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Phase I & II for Leased Spaces

May 14, 2024 8:38:00 AM / by David C Sulock

If you lease a commercial space, be concerned that you need a baseline of environmental conditions of the property, to avoid future liability.  Although your operations at the site may be innocuous, if contamination is found at the site after you vacate or as you are planning to vacate, the blame can be placed on you.  Think about it what data do you have that would prove otherwise and by data I mean testing.


Phase I & II for Leased Spaces


This client called our office regarding a commercial space they were looking at leasing:

I am a bit afraid of getting involved with leasing this space.  What is the implication for us as the users if a big environmental issue exists?  

If you have not defined an environmental issue BEFORE you lease a space, you can be pulled into being responsible for the contamination.    Think of yourself as being guilty and having to prove your innocence.  The major big box stores and corporate tenants will do their own environmental investigation of a site before they occupy and yes, this investigation will include soil and groundwater testing.    Deep pocket companies do not want to be pulled into a cleanup that were not associated with and to do that you must baseline the environmental conditions prior to occupancy.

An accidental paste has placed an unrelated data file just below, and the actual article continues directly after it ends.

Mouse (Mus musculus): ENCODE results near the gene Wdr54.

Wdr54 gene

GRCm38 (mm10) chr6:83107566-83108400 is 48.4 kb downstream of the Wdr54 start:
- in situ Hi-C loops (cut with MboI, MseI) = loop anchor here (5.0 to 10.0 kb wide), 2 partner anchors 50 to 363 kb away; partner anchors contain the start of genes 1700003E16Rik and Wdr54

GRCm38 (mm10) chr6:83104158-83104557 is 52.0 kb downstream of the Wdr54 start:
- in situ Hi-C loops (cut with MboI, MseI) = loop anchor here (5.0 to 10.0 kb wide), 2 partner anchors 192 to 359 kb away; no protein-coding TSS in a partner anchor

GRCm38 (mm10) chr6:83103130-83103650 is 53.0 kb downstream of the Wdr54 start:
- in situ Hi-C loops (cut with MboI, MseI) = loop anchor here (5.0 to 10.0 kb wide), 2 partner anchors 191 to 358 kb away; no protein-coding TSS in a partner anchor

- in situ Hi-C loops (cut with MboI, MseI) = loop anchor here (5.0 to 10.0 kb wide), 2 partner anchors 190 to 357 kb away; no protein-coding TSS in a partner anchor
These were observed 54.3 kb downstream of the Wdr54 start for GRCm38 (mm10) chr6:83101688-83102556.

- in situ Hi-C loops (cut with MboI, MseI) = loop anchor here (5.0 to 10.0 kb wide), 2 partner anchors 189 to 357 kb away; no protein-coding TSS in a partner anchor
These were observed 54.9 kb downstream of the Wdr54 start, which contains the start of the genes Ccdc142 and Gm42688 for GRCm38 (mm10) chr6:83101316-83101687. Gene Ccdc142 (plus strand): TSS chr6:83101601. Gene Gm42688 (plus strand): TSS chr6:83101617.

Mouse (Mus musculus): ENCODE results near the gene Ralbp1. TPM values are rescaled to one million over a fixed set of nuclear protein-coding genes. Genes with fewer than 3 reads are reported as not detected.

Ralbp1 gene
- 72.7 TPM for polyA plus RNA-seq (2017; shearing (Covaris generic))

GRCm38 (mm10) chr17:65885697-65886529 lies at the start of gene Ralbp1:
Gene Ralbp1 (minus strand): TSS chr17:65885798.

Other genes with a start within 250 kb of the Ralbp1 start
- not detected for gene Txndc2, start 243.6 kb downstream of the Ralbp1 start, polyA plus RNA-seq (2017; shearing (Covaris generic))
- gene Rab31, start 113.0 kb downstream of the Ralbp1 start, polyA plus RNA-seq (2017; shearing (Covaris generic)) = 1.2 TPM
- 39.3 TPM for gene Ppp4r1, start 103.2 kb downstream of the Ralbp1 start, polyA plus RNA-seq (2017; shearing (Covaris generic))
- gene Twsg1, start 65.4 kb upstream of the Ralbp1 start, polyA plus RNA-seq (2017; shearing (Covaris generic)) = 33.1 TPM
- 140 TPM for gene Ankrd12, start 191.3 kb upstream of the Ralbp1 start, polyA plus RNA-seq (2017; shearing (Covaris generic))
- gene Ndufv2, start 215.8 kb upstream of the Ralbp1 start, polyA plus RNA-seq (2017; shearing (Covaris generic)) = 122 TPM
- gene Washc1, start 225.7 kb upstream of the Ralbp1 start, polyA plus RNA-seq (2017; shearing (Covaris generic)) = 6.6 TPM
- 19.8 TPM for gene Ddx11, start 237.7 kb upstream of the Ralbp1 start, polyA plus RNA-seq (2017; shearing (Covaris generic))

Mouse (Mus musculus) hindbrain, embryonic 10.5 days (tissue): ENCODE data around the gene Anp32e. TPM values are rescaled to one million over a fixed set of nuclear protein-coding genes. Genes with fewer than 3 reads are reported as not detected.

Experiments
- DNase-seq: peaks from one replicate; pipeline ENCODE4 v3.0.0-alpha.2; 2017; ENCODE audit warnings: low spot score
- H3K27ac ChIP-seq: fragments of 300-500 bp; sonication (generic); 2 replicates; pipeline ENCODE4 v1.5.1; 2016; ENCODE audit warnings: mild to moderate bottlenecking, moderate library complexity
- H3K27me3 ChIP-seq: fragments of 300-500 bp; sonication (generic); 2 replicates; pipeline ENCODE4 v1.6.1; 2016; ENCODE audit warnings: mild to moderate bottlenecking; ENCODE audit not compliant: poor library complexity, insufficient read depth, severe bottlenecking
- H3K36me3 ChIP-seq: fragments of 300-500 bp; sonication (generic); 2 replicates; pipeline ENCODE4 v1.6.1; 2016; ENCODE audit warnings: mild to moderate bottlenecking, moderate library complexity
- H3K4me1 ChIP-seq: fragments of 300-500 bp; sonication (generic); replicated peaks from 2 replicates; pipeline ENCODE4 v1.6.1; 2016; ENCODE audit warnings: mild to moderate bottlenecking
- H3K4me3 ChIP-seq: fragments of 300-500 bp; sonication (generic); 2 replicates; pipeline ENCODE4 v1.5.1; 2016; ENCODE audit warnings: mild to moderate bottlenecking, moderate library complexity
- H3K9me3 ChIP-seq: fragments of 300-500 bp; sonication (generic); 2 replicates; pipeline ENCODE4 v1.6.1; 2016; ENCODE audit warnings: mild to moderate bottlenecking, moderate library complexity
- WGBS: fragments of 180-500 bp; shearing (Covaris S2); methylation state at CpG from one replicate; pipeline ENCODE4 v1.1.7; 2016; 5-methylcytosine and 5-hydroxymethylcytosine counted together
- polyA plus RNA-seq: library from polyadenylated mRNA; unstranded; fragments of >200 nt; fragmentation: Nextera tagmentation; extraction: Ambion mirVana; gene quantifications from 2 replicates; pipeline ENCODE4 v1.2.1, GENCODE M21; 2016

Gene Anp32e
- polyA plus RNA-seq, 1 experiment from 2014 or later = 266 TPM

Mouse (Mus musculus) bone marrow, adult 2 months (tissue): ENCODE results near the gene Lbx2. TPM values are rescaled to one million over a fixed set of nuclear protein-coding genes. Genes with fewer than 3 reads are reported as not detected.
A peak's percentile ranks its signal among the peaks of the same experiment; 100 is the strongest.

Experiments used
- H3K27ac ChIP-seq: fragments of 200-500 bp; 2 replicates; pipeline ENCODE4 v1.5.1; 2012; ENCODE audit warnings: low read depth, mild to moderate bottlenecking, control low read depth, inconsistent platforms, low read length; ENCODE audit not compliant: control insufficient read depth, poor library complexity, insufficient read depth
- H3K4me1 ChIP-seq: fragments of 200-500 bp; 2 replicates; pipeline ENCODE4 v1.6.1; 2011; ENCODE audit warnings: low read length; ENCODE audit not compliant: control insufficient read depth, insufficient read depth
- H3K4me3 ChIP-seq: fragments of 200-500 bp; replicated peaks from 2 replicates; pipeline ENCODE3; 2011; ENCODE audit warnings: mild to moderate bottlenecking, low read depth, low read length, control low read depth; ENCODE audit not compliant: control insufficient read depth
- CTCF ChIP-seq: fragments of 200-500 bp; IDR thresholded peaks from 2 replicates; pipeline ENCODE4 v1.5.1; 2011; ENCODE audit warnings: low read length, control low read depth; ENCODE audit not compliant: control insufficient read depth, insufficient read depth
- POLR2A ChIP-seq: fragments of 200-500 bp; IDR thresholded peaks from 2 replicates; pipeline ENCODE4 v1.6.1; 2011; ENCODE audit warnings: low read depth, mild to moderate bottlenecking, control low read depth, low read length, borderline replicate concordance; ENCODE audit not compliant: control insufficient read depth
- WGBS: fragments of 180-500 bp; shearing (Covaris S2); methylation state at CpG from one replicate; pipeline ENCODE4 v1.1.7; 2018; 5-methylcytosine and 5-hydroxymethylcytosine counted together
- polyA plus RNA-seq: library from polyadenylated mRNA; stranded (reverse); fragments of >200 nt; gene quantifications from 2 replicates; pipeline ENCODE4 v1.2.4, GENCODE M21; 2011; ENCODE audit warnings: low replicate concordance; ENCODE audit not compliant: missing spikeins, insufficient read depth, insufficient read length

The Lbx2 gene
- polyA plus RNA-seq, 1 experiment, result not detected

A Phase I and II is designed to establish a baseline of what potential contamination is on a site so that you as the purchaser or lessee do not get hit for a cleanup for something that you did not contribute to.  What if the owner did environmental testing after your lease was done and you moved out and found a significant impact on soil and groundwater?  What evidence would you have to prove that you did not cause that contamination?  A Phase I would have identified potential areas of concern, AOC’s, where contamination may be present.  The Phase II would have confirmed it, both of which would provide you liability protection if it was performed.  The Phase II/Site Investigation (SI) work collects samples to confirm if contamination exists.     Some property owners may or may not agree to have the work done, but most owners will allow you to environmentally baseline a property.  

Read your lease, many have clauses pulling a tenant into being responsible for contamination found on the site, and these clauses do not specify when it occurred or from what.  I have had banks occupy properties as branches and be pulled into cleanup that had no real connected responsivity.

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David C Sulock

Written by David C Sulock

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